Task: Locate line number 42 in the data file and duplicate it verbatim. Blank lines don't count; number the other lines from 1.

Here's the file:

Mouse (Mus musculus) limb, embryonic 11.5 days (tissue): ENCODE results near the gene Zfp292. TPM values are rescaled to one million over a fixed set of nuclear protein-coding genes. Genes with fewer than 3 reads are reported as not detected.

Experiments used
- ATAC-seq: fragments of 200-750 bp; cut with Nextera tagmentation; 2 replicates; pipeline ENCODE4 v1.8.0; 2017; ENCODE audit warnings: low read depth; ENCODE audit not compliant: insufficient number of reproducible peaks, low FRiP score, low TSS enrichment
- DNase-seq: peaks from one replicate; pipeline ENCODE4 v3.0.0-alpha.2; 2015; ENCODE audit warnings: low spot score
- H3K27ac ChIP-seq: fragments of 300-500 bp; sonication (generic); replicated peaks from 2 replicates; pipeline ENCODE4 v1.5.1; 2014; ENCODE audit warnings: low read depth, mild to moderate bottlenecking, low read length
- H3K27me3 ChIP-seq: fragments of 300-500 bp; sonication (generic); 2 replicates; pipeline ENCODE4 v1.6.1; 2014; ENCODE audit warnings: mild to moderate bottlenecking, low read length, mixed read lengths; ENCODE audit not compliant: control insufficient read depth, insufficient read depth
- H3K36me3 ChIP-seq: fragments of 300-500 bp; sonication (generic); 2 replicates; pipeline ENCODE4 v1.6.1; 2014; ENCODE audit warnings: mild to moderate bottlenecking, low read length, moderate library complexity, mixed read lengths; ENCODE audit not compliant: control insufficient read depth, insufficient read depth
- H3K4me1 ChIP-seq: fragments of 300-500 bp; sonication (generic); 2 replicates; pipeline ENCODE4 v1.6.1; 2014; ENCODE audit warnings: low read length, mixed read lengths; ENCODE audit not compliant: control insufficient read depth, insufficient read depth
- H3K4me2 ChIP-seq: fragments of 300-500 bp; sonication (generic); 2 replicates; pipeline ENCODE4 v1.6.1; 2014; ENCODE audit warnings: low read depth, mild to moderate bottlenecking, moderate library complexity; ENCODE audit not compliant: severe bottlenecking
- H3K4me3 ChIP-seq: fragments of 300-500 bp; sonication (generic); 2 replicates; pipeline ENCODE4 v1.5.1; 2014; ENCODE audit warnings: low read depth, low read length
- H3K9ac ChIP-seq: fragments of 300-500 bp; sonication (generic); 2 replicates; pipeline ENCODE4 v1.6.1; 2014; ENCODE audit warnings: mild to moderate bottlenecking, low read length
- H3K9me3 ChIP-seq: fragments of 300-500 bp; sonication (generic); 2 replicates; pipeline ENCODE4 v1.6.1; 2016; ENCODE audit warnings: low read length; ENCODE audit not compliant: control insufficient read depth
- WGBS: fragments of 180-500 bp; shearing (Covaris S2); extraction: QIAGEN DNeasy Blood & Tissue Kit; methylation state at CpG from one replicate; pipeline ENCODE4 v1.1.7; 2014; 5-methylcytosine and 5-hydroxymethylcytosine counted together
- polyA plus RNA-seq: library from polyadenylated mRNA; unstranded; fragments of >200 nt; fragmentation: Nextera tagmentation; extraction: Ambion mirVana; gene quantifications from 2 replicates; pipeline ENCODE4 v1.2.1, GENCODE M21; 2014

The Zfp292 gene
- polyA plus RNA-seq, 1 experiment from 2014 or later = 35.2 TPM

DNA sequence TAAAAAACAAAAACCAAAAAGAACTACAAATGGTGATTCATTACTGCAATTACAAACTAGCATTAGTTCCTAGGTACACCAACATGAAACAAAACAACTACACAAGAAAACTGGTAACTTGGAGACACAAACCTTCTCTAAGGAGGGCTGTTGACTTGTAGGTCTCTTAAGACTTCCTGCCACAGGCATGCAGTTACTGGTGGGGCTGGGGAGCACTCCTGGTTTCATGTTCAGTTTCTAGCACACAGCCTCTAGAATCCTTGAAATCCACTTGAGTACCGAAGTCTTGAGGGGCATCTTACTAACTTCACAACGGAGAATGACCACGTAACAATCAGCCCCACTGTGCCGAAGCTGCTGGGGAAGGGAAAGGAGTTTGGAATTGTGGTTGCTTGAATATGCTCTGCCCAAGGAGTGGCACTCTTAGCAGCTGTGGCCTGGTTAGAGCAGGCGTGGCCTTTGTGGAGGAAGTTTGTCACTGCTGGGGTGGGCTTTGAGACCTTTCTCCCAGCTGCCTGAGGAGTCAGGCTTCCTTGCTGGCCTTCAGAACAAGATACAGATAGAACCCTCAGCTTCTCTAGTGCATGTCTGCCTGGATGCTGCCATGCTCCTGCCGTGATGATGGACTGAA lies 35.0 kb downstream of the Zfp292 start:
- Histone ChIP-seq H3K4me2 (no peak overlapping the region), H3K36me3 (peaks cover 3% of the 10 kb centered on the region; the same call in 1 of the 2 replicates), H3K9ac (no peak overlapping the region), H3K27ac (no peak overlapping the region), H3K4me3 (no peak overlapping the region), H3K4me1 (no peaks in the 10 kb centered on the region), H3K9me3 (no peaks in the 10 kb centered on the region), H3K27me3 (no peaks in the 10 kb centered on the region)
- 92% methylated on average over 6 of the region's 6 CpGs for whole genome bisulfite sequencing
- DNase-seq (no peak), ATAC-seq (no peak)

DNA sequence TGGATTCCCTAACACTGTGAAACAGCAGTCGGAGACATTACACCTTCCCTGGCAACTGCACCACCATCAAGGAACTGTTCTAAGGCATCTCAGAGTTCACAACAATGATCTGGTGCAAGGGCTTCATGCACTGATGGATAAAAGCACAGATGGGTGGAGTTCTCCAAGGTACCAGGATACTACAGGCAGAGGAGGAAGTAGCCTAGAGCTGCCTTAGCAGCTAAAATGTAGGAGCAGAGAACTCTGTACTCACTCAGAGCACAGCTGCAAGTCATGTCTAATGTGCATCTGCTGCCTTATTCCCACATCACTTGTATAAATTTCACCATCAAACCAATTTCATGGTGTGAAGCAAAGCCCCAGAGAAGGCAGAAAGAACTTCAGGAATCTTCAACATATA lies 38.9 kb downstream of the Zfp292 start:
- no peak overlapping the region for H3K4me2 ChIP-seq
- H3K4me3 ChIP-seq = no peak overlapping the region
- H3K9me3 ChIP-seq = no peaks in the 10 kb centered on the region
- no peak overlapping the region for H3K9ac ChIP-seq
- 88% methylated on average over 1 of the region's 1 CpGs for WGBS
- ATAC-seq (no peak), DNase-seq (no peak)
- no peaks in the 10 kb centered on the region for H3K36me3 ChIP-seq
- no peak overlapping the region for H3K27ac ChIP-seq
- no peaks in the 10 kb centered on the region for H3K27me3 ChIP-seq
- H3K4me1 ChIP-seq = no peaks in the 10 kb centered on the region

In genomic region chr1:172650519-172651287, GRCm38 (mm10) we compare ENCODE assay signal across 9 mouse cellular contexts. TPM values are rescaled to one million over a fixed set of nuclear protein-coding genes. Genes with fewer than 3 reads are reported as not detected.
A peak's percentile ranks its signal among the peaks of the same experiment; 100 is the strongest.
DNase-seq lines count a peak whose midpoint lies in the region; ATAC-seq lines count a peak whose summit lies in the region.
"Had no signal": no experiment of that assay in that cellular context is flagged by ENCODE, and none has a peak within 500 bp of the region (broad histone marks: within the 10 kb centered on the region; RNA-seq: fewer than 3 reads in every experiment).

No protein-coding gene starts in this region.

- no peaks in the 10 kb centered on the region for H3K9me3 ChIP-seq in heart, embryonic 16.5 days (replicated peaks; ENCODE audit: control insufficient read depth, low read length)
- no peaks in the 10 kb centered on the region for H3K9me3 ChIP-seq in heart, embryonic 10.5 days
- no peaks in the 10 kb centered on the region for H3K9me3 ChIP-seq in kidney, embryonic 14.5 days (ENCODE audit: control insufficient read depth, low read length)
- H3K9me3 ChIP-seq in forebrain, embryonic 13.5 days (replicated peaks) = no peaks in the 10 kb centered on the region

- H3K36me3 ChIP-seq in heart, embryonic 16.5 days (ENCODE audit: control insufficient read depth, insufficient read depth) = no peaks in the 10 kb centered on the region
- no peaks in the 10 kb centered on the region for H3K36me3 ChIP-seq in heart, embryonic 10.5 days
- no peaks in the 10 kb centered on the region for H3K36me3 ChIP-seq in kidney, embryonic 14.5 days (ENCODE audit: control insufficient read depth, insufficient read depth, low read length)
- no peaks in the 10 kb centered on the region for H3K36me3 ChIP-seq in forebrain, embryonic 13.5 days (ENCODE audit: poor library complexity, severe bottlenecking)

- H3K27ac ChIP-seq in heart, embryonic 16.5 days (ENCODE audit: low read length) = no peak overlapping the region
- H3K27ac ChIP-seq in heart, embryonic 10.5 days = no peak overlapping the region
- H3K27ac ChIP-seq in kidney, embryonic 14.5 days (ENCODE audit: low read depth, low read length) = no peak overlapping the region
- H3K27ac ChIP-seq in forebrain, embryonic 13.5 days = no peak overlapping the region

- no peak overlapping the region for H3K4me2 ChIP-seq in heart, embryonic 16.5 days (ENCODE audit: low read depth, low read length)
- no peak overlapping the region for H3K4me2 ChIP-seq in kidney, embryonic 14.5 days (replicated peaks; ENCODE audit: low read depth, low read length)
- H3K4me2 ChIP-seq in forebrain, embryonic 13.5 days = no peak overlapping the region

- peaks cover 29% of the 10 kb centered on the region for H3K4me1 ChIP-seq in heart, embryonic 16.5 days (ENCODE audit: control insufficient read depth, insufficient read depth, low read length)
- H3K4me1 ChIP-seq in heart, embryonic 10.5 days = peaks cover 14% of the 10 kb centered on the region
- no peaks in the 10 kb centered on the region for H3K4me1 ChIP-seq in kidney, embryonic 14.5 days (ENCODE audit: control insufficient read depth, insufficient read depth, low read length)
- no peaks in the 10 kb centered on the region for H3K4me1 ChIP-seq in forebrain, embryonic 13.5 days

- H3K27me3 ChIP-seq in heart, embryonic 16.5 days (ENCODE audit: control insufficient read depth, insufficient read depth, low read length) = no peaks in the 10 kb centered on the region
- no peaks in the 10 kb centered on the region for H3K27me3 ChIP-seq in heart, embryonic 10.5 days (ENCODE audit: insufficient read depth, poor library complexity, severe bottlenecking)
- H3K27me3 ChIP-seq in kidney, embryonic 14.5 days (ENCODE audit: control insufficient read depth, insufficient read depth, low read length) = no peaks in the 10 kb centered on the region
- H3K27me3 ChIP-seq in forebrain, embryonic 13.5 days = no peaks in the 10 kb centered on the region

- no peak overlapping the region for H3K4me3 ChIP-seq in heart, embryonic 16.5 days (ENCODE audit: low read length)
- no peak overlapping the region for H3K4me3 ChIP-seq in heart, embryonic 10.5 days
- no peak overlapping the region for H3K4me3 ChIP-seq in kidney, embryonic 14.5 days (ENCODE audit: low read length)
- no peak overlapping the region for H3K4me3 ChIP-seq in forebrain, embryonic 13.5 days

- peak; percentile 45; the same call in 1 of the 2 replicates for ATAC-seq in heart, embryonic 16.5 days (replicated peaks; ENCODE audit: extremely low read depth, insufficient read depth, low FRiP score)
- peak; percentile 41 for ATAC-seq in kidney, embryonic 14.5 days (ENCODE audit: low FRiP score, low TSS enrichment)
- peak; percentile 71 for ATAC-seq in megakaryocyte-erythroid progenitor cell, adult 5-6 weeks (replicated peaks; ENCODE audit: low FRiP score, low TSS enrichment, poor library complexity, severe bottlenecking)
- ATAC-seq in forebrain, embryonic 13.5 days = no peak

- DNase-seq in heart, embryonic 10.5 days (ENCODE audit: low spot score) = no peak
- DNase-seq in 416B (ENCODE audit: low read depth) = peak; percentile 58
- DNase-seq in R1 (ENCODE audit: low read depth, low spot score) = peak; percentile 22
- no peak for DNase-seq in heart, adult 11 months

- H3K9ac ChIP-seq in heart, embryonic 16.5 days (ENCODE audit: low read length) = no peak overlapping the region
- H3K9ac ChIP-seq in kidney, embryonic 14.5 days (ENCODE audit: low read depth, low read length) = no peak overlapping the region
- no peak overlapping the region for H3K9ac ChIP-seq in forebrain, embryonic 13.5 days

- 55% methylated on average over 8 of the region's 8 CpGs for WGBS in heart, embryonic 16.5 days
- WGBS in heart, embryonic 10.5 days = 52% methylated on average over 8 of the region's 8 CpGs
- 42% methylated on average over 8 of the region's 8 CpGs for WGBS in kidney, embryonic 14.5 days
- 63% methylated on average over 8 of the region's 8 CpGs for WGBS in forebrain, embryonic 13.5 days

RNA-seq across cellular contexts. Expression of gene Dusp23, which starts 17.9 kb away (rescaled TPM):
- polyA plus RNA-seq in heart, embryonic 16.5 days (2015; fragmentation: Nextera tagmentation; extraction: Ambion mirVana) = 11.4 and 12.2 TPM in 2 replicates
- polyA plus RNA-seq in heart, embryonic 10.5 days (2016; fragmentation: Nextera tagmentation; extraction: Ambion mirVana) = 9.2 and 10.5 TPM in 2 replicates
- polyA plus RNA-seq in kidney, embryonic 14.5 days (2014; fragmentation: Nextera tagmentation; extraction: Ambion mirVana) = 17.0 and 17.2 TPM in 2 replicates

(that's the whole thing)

- no peaks in the 10 kb centered on the region for H3K36me3 ChIP-seq in heart, embryonic 10.5 days